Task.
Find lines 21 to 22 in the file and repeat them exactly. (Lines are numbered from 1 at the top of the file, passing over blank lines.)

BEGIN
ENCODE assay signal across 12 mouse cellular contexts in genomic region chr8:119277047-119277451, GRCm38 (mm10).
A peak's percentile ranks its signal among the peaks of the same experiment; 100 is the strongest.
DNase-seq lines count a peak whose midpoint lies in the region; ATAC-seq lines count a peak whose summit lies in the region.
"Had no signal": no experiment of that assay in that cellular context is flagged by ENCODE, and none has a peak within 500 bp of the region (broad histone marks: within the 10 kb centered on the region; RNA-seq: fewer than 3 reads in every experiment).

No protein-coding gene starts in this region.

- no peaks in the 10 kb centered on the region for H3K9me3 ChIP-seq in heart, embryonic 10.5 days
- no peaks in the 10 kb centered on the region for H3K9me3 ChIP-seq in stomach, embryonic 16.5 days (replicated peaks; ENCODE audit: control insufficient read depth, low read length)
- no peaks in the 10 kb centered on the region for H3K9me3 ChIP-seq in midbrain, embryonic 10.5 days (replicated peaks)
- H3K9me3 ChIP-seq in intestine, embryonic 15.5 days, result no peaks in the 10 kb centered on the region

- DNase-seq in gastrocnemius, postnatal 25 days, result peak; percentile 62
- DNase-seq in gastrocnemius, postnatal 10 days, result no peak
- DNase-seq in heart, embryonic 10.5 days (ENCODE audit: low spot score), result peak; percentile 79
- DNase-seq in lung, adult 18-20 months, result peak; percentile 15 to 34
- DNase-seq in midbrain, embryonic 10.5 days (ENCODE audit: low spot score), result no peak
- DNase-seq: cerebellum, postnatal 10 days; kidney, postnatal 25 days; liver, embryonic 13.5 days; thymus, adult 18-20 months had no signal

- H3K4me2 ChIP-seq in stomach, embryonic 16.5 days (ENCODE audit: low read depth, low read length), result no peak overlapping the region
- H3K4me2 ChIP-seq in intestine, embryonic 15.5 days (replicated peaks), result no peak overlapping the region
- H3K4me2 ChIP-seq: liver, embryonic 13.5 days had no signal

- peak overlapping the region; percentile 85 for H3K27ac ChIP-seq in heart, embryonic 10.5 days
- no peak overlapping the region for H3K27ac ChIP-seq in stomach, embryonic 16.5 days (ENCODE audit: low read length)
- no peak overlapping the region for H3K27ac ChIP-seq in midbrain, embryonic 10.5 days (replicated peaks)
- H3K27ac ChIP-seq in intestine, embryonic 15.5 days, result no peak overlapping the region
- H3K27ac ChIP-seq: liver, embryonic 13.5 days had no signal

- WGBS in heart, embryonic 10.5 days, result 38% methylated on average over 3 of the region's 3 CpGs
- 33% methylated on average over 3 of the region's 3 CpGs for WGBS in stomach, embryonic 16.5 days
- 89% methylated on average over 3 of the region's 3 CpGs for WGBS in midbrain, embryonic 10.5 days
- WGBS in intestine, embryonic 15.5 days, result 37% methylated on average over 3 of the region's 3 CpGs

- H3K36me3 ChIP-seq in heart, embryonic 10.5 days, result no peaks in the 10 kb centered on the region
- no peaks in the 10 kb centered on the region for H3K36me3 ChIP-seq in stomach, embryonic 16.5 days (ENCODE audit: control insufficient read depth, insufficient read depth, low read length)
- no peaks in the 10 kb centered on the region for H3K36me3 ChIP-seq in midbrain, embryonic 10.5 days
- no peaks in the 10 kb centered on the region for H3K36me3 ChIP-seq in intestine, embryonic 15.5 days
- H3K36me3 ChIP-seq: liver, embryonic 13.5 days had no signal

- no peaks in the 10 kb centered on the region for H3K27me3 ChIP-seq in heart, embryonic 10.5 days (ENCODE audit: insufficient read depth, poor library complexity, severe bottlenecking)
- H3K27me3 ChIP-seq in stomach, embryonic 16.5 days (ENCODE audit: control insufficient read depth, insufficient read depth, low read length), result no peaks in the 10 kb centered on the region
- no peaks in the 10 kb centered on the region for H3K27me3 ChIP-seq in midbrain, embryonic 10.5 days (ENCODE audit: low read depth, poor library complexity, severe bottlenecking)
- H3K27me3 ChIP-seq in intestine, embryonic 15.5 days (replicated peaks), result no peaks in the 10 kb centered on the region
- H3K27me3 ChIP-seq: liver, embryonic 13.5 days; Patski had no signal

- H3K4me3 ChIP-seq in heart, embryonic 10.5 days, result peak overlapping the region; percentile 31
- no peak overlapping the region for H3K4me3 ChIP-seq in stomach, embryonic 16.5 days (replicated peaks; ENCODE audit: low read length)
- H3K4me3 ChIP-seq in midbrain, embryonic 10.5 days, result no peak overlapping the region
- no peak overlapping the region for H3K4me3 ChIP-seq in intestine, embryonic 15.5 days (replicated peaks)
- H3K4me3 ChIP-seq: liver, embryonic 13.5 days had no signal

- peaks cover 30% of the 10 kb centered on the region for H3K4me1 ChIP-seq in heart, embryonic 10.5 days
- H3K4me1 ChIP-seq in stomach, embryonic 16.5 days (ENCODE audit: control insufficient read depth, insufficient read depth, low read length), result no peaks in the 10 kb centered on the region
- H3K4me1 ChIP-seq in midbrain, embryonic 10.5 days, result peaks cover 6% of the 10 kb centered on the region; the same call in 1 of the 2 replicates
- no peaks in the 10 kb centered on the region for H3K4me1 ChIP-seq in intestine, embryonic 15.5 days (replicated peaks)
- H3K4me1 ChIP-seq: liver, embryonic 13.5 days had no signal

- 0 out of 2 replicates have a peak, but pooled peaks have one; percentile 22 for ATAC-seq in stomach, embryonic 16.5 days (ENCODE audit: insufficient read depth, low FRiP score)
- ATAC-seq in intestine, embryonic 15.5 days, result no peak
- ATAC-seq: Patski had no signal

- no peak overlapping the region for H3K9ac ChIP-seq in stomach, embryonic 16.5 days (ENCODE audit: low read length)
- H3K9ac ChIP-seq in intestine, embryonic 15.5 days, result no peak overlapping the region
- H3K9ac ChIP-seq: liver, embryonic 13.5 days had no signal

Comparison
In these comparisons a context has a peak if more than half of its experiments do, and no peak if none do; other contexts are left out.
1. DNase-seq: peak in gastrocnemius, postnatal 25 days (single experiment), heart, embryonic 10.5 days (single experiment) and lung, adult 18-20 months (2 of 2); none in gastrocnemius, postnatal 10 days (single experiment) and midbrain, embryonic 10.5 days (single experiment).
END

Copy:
- no peak overlapping the region for H3K27ac ChIP-seq in midbrain, embryonic 10.5 days (replicated peaks)
- H3K27ac ChIP-seq in intestine, embryonic 15.5 days, result no peak overlapping the region